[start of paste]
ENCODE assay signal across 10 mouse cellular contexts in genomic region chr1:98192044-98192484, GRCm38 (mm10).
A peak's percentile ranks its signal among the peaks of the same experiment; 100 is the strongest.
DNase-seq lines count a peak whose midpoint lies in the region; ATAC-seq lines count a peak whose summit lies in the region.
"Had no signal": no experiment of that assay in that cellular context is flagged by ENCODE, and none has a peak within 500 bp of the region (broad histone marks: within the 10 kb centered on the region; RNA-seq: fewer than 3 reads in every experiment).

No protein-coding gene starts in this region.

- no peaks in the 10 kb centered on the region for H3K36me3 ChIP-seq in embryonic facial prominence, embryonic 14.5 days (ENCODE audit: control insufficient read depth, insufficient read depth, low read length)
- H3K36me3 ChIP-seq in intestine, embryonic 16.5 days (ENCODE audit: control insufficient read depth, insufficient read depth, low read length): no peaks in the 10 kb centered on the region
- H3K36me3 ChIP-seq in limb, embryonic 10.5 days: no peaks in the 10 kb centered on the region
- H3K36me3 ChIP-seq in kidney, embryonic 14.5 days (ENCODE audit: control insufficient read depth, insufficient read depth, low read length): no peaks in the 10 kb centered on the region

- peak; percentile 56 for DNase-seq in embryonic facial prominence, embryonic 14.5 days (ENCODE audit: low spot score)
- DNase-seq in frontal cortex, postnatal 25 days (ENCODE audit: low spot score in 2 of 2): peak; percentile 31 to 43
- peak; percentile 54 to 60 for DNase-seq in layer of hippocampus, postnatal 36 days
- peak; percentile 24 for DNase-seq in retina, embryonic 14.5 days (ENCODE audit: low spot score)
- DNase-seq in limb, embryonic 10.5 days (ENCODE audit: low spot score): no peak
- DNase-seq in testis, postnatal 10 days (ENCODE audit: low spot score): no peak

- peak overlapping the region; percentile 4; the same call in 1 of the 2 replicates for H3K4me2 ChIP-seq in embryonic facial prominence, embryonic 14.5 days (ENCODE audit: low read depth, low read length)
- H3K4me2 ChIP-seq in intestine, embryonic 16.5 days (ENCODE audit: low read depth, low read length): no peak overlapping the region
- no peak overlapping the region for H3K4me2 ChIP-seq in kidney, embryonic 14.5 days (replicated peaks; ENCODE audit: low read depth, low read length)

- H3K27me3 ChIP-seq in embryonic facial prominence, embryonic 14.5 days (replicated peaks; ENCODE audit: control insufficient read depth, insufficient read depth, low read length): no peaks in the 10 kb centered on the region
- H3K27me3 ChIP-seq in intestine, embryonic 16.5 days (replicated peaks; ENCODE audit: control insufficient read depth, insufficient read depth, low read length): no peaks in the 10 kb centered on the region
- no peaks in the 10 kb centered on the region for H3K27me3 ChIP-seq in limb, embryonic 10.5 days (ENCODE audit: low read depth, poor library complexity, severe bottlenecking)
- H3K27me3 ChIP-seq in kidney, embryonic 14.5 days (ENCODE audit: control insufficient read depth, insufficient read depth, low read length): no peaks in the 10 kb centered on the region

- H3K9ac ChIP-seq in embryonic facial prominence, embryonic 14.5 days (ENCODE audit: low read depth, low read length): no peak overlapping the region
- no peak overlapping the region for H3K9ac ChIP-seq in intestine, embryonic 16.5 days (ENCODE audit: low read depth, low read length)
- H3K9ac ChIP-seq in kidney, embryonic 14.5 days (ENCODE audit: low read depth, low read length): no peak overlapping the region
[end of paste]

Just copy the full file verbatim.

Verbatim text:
ENCODE assay signal across 10 mouse cellular contexts in genomic region chr1:98192044-98192484, GRCm38 (mm10).
A peak's percentile ranks its signal among the peaks of the same experiment; 100 is the strongest.
DNase-seq lines count a peak whose midpoint lies in the region; ATAC-seq lines count a peak whose summit lies in the region.
"Had no signal": no experiment of that assay in that cellular context is flagged by ENCODE, and none has a peak within 500 bp of the region (broad histone marks: within the 10 kb centered on the region; RNA-seq: fewer than 3 reads in every experiment).

No protein-coding gene starts in this region.

- no peaks in the 10 kb centered on the region for H3K36me3 ChIP-seq in embryonic facial prominence, embryonic 14.5 days (ENCODE audit: control insufficient read depth, insufficient read depth, low read length)
- H3K36me3 ChIP-seq in intestine, embryonic 16.5 days (ENCODE audit: control insufficient read depth, insufficient read depth, low read length): no peaks in the 10 kb centered on the region
- H3K36me3 ChIP-seq in limb, embryonic 10.5 days: no peaks in the 10 kb centered on the region
- H3K36me3 ChIP-seq in kidney, embryonic 14.5 days (ENCODE audit: control insufficient read depth, insufficient read depth, low read length): no peaks in the 10 kb centered on the region

- peak; percentile 56 for DNase-seq in embryonic facial prominence, embryonic 14.5 days (ENCODE audit: low spot score)
- DNase-seq in frontal cortex, postnatal 25 days (ENCODE audit: low spot score in 2 of 2): peak; percentile 31 to 43
- peak; percentile 54 to 60 for DNase-seq in layer of hippocampus, postnatal 36 days
- peak; percentile 24 for DNase-seq in retina, embryonic 14.5 days (ENCODE audit: low spot score)
- DNase-seq in limb, embryonic 10.5 days (ENCODE audit: low spot score): no peak
- DNase-seq in testis, postnatal 10 days (ENCODE audit: low spot score): no peak

- peak overlapping the region; percentile 4; the same call in 1 of the 2 replicates for H3K4me2 ChIP-seq in embryonic facial prominence, embryonic 14.5 days (ENCODE audit: low read depth, low read length)
- H3K4me2 ChIP-seq in intestine, embryonic 16.5 days (ENCODE audit: low read depth, low read length): no peak overlapping the region
- no peak overlapping the region for H3K4me2 ChIP-seq in kidney, embryonic 14.5 days (replicated peaks; ENCODE audit: low read depth, low read length)

- H3K27me3 ChIP-seq in embryonic facial prominence, embryonic 14.5 days (replicated peaks; ENCODE audit: control insufficient read depth, insufficient read depth, low read length): no peaks in the 10 kb centered on the region
- H3K27me3 ChIP-seq in intestine, embryonic 16.5 days (replicated peaks; ENCODE audit: control insufficient read depth, insufficient read depth, low read length): no peaks in the 10 kb centered on the region
- no peaks in the 10 kb centered on the region for H3K27me3 ChIP-seq in limb, embryonic 10.5 days (ENCODE audit: low read depth, poor library complexity, severe bottlenecking)
- H3K27me3 ChIP-seq in kidney, embryonic 14.5 days (ENCODE audit: control insufficient read depth, insufficient read depth, low read length): no peaks in the 10 kb centered on the region

- H3K9ac ChIP-seq in embryonic facial prominence, embryonic 14.5 days (ENCODE audit: low read depth, low read length): no peak overlapping the region
- no peak overlapping the region for H3K9ac ChIP-seq in intestine, embryonic 16.5 days (ENCODE audit: low read depth, low read length)
- H3K9ac ChIP-seq in kidney, embryonic 14.5 days (ENCODE audit: low read depth, low read length): no peak overlapping the region